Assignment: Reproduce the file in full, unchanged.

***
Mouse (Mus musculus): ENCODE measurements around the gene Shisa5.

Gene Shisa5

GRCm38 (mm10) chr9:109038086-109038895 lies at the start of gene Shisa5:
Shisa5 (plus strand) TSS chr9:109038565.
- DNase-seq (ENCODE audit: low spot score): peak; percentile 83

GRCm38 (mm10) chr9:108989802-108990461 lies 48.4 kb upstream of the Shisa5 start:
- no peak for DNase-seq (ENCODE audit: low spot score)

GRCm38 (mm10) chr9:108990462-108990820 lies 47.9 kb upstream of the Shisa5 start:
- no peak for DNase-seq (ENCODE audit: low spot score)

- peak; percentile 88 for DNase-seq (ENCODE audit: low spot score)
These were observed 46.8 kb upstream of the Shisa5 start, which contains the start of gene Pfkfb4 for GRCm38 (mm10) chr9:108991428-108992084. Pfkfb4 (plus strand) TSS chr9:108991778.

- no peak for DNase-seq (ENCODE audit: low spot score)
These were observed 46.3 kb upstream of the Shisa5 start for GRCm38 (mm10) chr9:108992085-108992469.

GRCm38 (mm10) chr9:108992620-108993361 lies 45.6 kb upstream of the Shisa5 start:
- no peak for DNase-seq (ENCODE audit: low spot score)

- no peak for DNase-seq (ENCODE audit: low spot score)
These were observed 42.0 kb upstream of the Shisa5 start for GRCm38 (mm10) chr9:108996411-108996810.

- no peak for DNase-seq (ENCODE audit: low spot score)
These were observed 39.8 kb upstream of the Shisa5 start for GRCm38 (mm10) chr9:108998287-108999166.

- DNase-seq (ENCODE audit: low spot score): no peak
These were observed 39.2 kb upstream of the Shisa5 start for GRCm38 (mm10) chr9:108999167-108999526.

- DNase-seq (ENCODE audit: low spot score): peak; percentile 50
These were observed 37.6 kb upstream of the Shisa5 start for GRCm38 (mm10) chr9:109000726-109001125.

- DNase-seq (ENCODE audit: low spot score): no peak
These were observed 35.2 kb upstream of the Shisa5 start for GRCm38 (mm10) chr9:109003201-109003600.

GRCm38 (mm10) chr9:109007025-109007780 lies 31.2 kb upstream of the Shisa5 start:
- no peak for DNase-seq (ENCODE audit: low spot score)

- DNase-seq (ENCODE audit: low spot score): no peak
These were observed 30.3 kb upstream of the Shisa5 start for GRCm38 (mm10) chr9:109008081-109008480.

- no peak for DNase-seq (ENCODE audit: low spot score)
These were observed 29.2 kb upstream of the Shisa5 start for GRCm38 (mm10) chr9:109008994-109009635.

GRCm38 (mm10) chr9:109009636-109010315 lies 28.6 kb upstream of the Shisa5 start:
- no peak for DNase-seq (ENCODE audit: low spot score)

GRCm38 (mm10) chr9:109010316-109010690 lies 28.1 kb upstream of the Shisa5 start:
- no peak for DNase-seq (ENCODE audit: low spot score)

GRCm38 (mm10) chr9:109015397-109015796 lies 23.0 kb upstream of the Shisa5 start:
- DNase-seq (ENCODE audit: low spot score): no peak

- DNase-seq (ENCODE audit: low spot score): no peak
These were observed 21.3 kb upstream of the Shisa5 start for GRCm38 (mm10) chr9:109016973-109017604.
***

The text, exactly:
Mouse (Mus musculus): ENCODE measurements around the gene Shisa5.

Gene Shisa5

GRCm38 (mm10) chr9:109038086-109038895 lies at the start of gene Shisa5:
Shisa5 (plus strand) TSS chr9:109038565.
- DNase-seq (ENCODE audit: low spot score): peak; percentile 83

GRCm38 (mm10) chr9:108989802-108990461 lies 48.4 kb upstream of the Shisa5 start:
- no peak for DNase-seq (ENCODE audit: low spot score)

GRCm38 (mm10) chr9:108990462-108990820 lies 47.9 kb upstream of the Shisa5 start:
- no peak for DNase-seq (ENCODE audit: low spot score)

- peak; percentile 88 for DNase-seq (ENCODE audit: low spot score)
These were observed 46.8 kb upstream of the Shisa5 start, which contains the start of gene Pfkfb4 for GRCm38 (mm10) chr9:108991428-108992084. Pfkfb4 (plus strand) TSS chr9:108991778.

- no peak for DNase-seq (ENCODE audit: low spot score)
These were observed 46.3 kb upstream of the Shisa5 start for GRCm38 (mm10) chr9:108992085-108992469.

GRCm38 (mm10) chr9:108992620-108993361 lies 45.6 kb upstream of the Shisa5 start:
- no peak for DNase-seq (ENCODE audit: low spot score)

- no peak for DNase-seq (ENCODE audit: low spot score)
These were observed 42.0 kb upstream of the Shisa5 start for GRCm38 (mm10) chr9:108996411-108996810.

- no peak for DNase-seq (ENCODE audit: low spot score)
These were observed 39.8 kb upstream of the Shisa5 start for GRCm38 (mm10) chr9:108998287-108999166.

- DNase-seq (ENCODE audit: low spot score): no peak
These were observed 39.2 kb upstream of the Shisa5 start for GRCm38 (mm10) chr9:108999167-108999526.

- DNase-seq (ENCODE audit: low spot score): peak; percentile 50
These were observed 37.6 kb upstream of the Shisa5 start for GRCm38 (mm10) chr9:109000726-109001125.

- DNase-seq (ENCODE audit: low spot score): no peak
These were observed 35.2 kb upstream of the Shisa5 start for GRCm38 (mm10) chr9:109003201-109003600.

GRCm38 (mm10) chr9:109007025-109007780 lies 31.2 kb upstream of the Shisa5 start:
- no peak for DNase-seq (ENCODE audit: low spot score)

- DNase-seq (ENCODE audit: low spot score): no peak
These were observed 30.3 kb upstream of the Shisa5 start for GRCm38 (mm10) chr9:109008081-109008480.

- no peak for DNase-seq (ENCODE audit: low spot score)
These were observed 29.2 kb upstream of the Shisa5 start for GRCm38 (mm10) chr9:109008994-109009635.

GRCm38 (mm10) chr9:109009636-109010315 lies 28.6 kb upstream of the Shisa5 start:
- no peak for DNase-seq (ENCODE audit: low spot score)

GRCm38 (mm10) chr9:109010316-109010690 lies 28.1 kb upstream of the Shisa5 start:
- no peak for DNase-seq (ENCODE audit: low spot score)

GRCm38 (mm10) chr9:109015397-109015796 lies 23.0 kb upstream of the Shisa5 start:
- DNase-seq (ENCODE audit: low spot score): no peak

- DNase-seq (ENCODE audit: low spot score): no peak
These were observed 21.3 kb upstream of the Shisa5 start for GRCm38 (mm10) chr9:109016973-109017604.